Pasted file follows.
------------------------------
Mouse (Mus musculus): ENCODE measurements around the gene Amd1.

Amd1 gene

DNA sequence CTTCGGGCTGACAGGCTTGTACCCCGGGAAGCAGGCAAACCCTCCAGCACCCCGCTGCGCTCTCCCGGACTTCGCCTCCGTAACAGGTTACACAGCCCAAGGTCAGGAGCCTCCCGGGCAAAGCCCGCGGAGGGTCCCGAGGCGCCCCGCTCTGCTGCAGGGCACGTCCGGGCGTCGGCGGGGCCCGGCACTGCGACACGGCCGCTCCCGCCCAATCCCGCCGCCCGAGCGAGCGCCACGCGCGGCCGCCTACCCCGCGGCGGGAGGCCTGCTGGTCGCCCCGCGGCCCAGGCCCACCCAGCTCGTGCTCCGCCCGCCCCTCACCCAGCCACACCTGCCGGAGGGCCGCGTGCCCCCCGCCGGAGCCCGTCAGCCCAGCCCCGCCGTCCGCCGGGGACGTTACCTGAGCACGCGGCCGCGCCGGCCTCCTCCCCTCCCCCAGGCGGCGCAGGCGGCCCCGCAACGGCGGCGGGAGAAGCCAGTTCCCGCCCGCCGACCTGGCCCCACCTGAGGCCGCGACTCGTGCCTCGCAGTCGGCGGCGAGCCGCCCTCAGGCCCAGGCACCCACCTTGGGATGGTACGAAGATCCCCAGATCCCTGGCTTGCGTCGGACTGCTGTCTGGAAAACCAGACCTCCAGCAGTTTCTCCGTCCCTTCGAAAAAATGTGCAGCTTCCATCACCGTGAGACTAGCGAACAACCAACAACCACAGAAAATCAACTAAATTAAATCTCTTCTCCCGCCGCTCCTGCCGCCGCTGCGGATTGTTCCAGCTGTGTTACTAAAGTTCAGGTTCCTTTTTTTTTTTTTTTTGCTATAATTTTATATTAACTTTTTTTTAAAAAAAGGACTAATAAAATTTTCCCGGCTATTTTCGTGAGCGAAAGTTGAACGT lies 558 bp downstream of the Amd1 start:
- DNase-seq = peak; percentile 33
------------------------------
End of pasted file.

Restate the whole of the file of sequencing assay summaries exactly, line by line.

Mouse (Mus musculus): ENCODE measurements around the gene Amd1.

Amd1 gene

DNA sequence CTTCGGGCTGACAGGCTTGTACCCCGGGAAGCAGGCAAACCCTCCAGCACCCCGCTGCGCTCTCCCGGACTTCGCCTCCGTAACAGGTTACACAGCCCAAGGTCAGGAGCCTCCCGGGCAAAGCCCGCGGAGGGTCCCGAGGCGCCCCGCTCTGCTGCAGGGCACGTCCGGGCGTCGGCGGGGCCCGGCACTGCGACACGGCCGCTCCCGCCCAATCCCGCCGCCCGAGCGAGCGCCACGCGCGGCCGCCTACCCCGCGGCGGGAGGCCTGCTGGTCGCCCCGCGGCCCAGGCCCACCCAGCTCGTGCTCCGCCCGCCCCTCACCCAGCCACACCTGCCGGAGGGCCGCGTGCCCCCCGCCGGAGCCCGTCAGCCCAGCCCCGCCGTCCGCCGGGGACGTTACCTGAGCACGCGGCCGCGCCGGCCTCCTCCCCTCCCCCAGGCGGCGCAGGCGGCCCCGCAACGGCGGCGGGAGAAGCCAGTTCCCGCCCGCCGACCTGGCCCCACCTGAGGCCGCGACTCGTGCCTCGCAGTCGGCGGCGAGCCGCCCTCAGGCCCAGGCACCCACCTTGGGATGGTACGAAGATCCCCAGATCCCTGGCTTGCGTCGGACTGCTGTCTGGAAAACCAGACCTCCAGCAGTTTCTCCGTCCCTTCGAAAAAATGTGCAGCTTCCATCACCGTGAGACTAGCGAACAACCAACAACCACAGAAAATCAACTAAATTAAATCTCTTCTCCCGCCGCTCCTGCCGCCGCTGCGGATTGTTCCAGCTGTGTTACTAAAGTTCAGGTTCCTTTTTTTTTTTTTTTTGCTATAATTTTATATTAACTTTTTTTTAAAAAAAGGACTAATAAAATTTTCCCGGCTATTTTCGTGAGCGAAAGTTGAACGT lies 558 bp downstream of the Amd1 start:
- DNase-seq = peak; percentile 33